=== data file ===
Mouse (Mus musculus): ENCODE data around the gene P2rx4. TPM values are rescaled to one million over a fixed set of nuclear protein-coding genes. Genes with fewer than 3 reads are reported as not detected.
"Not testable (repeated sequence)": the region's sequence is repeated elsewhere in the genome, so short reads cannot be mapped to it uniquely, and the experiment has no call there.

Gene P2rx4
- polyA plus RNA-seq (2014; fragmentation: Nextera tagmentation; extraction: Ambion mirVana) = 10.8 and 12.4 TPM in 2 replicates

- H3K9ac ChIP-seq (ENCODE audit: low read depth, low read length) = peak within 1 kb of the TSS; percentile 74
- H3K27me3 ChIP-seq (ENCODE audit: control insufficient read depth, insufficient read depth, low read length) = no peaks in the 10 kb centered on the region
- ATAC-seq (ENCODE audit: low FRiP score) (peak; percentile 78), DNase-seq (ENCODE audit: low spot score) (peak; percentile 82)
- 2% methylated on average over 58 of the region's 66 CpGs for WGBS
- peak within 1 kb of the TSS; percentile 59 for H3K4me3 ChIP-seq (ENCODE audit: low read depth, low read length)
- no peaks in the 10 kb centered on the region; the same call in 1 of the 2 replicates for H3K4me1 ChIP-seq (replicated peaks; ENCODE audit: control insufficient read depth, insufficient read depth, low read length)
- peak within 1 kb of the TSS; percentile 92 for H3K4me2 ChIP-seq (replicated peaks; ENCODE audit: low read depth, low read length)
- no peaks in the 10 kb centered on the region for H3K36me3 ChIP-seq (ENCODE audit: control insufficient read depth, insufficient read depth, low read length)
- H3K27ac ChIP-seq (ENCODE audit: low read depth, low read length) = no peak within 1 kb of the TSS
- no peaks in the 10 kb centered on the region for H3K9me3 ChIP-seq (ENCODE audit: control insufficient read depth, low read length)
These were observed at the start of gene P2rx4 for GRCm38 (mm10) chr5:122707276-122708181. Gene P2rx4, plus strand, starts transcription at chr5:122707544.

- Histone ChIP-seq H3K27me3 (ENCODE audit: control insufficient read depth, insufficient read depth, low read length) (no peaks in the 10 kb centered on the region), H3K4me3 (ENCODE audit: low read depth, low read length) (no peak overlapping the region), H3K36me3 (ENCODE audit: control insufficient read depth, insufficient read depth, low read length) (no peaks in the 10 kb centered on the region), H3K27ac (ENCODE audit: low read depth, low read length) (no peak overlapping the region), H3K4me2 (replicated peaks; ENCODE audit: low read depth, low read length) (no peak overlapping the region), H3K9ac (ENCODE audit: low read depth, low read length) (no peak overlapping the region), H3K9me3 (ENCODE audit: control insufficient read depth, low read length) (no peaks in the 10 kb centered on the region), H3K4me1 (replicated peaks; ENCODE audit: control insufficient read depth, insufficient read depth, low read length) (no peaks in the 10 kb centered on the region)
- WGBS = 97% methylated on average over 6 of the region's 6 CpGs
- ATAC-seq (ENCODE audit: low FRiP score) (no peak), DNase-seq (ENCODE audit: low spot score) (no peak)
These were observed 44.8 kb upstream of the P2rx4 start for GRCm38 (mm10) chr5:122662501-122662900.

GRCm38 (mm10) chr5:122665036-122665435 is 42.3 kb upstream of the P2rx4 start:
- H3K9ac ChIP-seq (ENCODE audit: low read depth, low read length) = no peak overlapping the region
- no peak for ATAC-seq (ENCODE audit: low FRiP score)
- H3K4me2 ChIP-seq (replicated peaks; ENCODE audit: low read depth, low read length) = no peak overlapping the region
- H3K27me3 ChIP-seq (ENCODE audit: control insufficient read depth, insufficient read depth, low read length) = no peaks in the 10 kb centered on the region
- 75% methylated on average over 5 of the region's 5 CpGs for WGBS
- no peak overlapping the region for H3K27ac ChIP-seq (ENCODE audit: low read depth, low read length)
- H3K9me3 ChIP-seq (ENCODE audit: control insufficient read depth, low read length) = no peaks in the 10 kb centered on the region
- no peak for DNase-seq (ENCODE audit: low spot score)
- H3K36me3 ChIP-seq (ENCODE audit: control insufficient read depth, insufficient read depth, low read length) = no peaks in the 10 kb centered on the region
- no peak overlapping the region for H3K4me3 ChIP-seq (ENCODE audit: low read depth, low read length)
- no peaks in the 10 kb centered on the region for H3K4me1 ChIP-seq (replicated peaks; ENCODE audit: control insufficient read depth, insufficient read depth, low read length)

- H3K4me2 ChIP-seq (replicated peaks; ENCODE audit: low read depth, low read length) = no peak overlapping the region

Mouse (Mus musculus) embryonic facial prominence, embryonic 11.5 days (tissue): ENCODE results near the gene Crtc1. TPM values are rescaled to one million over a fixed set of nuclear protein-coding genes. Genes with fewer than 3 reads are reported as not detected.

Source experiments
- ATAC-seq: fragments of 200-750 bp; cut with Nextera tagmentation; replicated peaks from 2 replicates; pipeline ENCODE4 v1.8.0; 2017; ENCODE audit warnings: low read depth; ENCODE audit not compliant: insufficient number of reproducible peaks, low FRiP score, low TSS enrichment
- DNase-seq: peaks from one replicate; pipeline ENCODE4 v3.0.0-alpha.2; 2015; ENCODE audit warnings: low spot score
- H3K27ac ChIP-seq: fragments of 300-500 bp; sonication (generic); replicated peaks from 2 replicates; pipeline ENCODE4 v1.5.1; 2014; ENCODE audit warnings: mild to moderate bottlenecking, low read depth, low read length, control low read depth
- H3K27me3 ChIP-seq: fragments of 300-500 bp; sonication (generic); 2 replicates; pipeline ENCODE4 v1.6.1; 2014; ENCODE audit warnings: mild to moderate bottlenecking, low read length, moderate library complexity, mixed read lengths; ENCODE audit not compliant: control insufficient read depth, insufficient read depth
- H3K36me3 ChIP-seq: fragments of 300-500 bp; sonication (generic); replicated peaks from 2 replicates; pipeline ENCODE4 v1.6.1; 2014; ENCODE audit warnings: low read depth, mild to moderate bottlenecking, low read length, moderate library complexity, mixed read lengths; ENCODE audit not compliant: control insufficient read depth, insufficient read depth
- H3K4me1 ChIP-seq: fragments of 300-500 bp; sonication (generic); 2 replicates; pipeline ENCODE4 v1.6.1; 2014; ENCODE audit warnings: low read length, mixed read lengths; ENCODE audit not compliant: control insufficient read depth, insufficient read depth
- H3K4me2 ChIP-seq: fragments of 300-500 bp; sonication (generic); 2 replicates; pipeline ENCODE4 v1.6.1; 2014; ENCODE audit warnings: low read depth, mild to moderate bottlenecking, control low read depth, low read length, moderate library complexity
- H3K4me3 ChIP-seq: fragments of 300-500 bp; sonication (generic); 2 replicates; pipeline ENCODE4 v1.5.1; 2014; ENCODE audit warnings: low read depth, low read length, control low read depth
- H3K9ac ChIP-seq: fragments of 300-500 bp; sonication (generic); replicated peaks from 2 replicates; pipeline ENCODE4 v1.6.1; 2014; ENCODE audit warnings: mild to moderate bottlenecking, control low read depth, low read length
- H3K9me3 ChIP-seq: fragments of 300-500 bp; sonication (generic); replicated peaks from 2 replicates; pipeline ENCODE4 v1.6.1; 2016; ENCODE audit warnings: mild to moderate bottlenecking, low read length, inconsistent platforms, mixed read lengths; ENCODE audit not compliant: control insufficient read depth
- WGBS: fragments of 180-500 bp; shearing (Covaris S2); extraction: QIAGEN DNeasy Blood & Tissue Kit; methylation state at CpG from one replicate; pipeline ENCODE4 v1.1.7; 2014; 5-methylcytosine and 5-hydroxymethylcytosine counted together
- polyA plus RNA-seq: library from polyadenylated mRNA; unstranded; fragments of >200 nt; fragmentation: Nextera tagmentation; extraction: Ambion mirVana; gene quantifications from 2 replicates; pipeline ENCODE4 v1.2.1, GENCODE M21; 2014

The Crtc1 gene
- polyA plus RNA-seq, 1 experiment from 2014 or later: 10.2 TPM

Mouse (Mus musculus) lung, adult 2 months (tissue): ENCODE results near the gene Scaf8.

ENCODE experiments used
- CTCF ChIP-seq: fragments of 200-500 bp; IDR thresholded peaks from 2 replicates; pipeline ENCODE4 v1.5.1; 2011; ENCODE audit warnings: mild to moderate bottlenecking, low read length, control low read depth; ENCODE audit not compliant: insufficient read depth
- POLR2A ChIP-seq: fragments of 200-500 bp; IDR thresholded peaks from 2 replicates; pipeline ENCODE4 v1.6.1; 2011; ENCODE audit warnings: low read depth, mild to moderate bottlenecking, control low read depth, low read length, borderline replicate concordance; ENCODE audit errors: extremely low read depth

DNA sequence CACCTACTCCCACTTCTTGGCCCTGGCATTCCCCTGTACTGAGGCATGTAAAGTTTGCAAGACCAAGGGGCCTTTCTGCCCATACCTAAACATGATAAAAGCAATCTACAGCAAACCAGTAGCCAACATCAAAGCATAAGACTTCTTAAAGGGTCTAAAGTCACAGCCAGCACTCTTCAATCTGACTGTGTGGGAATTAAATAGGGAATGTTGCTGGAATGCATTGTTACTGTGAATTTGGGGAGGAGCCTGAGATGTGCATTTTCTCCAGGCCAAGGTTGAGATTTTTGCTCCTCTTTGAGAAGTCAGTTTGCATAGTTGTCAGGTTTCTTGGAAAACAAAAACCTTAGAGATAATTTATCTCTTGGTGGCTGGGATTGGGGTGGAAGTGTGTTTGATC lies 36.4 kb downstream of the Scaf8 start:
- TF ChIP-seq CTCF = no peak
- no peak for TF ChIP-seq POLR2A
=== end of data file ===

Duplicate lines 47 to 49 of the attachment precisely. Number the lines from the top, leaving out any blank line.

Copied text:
The Crtc1 gene
- polyA plus RNA-seq, 1 experiment from 2014 or later: 10.2 TPM

Mouse (Mus musculus) lung, adult 2 months (tissue): ENCODE results near the gene Scaf8.